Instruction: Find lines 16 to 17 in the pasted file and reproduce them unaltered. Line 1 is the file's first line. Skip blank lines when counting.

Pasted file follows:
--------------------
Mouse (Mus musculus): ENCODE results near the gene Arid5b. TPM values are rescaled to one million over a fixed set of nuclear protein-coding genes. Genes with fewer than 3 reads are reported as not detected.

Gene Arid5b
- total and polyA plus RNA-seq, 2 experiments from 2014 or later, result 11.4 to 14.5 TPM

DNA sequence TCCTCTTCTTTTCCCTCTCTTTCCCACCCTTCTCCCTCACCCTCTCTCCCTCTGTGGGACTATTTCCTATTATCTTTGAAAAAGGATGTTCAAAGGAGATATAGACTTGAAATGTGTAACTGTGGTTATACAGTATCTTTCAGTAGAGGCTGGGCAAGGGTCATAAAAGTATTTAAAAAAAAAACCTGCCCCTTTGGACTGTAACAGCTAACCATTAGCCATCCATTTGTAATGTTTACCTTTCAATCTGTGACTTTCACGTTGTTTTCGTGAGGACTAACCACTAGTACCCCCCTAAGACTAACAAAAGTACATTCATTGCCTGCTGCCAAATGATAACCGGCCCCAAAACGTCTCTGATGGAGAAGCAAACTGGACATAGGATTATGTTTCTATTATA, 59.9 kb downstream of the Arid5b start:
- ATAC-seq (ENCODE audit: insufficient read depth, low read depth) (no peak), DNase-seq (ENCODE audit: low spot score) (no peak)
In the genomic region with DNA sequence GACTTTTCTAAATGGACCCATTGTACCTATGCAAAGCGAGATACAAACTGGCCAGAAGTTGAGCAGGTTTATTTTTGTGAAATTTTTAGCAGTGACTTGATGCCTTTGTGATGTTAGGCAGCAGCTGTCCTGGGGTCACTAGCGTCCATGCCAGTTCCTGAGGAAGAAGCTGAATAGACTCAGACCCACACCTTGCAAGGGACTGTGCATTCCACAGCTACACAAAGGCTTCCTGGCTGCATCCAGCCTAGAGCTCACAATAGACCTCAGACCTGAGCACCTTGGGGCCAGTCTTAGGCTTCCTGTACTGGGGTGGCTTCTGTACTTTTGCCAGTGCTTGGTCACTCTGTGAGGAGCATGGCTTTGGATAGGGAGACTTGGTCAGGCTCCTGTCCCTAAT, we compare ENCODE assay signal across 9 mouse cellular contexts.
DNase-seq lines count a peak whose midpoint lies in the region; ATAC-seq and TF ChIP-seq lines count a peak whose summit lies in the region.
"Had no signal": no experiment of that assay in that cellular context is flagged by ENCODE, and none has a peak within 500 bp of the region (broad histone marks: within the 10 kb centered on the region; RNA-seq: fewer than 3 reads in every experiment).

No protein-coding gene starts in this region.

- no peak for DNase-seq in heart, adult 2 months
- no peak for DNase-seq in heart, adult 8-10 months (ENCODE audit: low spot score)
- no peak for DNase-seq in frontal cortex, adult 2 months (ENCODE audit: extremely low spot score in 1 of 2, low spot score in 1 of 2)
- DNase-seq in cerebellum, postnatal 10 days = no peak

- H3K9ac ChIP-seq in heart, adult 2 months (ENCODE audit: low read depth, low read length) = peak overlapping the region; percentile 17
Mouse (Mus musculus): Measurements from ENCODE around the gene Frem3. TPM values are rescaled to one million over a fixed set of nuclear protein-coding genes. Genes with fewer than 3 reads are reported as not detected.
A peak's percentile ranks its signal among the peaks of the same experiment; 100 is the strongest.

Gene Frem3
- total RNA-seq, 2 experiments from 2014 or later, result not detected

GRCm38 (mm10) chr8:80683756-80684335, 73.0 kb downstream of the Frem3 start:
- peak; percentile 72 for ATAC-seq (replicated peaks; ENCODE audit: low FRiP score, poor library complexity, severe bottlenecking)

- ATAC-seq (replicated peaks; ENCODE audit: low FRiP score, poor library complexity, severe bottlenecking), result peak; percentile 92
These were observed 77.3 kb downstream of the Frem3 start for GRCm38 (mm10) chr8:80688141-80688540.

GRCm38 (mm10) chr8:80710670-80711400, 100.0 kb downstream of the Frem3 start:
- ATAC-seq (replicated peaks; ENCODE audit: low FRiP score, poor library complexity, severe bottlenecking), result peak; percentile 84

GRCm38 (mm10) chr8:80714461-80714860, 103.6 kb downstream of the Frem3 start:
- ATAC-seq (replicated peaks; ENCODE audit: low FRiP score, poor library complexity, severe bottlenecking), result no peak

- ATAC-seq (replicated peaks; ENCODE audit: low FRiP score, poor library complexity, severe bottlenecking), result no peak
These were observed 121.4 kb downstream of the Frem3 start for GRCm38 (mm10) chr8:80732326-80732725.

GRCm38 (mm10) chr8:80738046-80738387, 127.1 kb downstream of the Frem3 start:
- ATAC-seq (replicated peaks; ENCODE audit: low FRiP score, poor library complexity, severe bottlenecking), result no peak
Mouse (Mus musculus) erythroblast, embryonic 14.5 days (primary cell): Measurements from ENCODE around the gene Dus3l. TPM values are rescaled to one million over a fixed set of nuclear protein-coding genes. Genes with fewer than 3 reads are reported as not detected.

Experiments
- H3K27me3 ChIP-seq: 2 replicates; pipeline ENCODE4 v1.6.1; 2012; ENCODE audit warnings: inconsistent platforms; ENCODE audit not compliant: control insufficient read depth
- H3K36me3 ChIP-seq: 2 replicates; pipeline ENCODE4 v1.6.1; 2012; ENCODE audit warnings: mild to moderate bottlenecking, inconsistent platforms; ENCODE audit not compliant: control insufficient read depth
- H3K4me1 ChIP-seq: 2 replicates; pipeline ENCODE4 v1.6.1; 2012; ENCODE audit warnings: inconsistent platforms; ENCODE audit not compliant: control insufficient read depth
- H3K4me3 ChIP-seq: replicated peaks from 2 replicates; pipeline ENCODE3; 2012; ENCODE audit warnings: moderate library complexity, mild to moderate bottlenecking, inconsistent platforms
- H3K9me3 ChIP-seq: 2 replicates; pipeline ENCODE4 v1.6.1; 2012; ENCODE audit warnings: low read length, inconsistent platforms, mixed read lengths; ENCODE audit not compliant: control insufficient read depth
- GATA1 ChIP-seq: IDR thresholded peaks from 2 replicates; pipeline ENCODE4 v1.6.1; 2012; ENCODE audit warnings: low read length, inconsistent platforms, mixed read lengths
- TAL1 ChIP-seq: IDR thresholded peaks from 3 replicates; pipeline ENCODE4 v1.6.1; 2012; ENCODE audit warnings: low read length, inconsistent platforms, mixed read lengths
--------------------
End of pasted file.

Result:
A peak's percentile ranks its signal among the peaks of the same experiment; 100 is the strongest.

Gene Frem3